Power, from nearby Mississauga, Ontario, skated almost 20 minutes in front of friends and family. He was swarmed by them afterward, many wearing his new No. 25 Buffalo jersey.
It indeed has been a long journey for Power these last few months. After being selected by the Sabres, he joined back with his teammates at the University of Michigan in a quest for a national title.
He took a break from the season to join Team Canada for the World Junior Championships in his native land, but that tournament was stopped prematurely amid COVID-19 concerns.
He later joined a different Team Canada in February, this one for the Olympic Games in Beijing before finally rejoining his Wolverines teammates in time to finish the Big Ten season.
Michigan won the Big Ten tournament, and was the No. 1 overall seed in the NCAA tournament, but fell to Denver in overtime in the Frozen Four’s national semifinals last week in Boston.
From there, Power, 19, officially signed his deal with the Sabres, left the Wolverines once and for all, and on Tuesday night, he began what many believe will be an All-Star caliber career with Buffalo.
Power is not alone in the quick-rush, college-to-the-NHL path this week. Also on Tuesday, three days after winning the national title with a fully caged helmet for Denver, Bobby Brink played for the Philadelphia Flyers in a loss to the Washington Capitals.
Brink and Power were among five players making their NHL debut Tuesday night, in fact, fresh off the end of a hectic college season. Matty Beniers became the first Seattle draft pick to play for the expansion franchise when the Kraken visited the Calgary Flames, and Arizona received a double debut of Beijing Olympics with American Nathan Smith and Canadian Jack McBain in the lineup against New Jersey.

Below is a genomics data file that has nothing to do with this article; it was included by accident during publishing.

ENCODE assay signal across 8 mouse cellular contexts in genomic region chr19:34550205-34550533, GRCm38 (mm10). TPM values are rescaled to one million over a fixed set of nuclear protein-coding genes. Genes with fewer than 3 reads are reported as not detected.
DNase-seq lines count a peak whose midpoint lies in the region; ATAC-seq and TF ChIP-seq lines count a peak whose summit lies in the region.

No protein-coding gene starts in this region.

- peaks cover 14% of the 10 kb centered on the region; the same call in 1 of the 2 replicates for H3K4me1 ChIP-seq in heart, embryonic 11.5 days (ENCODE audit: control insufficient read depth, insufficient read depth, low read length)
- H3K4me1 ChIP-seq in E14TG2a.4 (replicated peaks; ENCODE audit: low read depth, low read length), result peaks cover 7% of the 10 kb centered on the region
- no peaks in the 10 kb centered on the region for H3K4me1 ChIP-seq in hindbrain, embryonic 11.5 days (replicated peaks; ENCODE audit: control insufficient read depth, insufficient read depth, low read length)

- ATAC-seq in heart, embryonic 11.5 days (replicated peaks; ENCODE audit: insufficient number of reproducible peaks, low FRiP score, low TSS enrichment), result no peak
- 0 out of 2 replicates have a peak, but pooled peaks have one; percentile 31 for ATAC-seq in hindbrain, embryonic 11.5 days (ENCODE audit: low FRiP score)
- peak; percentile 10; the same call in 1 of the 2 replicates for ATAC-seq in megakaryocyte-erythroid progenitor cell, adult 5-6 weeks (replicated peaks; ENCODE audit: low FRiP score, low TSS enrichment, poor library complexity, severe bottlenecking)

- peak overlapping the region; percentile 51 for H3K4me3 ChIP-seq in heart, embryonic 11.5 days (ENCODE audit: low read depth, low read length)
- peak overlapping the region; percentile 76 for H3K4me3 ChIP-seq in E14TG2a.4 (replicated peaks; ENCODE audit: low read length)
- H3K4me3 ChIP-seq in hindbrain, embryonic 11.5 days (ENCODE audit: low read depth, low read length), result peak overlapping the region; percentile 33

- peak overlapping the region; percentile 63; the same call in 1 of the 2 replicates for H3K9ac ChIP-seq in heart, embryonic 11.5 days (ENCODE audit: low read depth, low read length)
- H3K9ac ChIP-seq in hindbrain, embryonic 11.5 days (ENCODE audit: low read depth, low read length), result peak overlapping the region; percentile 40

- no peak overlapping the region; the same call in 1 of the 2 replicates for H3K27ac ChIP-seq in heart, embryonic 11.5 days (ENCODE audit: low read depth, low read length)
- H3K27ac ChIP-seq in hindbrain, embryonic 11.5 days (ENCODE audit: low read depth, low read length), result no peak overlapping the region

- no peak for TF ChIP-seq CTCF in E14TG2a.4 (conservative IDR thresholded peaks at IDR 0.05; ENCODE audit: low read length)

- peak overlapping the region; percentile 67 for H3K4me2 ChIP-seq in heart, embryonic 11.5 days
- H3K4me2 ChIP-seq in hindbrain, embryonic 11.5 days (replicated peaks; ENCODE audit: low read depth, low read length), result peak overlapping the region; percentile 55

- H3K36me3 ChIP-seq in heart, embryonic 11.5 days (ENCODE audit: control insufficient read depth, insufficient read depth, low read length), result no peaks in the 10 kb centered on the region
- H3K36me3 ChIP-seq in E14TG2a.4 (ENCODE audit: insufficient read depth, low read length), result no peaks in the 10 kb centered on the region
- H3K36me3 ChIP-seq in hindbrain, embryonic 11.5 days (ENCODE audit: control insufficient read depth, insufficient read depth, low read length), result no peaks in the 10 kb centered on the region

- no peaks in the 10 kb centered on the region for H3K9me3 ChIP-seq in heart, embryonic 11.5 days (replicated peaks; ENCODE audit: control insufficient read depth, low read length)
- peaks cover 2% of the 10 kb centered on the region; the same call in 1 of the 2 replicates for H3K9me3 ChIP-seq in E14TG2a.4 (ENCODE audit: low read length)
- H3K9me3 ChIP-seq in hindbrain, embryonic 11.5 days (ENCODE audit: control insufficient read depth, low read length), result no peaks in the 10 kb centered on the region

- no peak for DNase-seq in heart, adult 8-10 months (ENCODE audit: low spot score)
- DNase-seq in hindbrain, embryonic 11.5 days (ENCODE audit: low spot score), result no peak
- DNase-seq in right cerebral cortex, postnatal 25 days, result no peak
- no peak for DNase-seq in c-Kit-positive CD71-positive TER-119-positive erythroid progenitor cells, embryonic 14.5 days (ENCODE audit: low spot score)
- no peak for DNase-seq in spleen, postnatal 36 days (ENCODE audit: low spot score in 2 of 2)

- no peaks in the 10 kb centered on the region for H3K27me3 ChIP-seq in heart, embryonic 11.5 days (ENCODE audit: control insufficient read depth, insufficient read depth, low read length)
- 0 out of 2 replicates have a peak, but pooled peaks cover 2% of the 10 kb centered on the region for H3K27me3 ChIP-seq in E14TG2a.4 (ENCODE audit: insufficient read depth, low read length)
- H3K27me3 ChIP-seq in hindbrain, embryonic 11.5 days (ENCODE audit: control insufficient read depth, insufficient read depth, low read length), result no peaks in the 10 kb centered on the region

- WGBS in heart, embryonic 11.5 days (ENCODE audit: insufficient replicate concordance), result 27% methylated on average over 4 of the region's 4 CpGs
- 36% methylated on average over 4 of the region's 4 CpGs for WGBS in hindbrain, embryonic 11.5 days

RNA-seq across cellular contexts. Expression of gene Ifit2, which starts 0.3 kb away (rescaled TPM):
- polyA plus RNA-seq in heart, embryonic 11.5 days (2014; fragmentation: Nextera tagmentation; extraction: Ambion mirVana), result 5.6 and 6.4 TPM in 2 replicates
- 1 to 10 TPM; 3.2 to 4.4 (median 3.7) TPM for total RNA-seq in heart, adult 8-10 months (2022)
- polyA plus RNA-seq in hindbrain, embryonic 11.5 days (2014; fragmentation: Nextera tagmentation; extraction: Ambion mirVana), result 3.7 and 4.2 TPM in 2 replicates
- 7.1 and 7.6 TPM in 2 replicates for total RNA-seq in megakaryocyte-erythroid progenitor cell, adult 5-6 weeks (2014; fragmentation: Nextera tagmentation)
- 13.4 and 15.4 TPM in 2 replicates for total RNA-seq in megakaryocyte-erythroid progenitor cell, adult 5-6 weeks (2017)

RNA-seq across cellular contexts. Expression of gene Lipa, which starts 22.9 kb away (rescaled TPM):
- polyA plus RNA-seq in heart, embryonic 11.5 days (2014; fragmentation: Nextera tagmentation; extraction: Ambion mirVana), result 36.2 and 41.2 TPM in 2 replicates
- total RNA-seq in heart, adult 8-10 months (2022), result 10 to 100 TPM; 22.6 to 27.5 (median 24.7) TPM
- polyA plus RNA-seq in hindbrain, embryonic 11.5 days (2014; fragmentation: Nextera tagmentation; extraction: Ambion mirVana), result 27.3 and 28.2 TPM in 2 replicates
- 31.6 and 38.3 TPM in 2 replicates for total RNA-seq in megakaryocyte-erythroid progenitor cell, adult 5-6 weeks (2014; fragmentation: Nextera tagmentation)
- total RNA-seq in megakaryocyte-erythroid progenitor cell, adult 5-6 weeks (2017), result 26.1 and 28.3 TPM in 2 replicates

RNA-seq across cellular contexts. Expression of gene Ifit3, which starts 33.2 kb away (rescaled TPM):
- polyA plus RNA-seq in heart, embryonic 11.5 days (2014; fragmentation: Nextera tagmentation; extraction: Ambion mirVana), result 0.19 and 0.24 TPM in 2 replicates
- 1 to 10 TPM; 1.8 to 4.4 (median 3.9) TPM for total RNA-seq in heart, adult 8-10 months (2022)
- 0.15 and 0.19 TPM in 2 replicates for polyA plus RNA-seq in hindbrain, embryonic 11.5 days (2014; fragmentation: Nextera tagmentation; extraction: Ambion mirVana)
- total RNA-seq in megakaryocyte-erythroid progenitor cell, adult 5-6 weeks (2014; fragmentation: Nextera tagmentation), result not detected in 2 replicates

Brink couldn’t sit still two hours before warmups and couldn’t stop smiling and fidgeting with his stick in the seconds before he went down the tunnel before his Philadelphia teammates. The accomplishment of moving so quickly from the Frozen Four to the pros with a handful of others wasn’t lost on him.
“It’s definitely cool seeing other guys playing and making their debuts,” said Brink, who was the nation’s leading scorer on the way to helping Denver win its ninth national title. “I imagine their situation is pretty similar to mine. It’s pretty special for them, too.”
“A guy that I watched a lot,” he said. “It’s definitely a really cool moment to be playing against a legend and one of the greatest players to ever play the game.”
The Associated Press contributed to this report.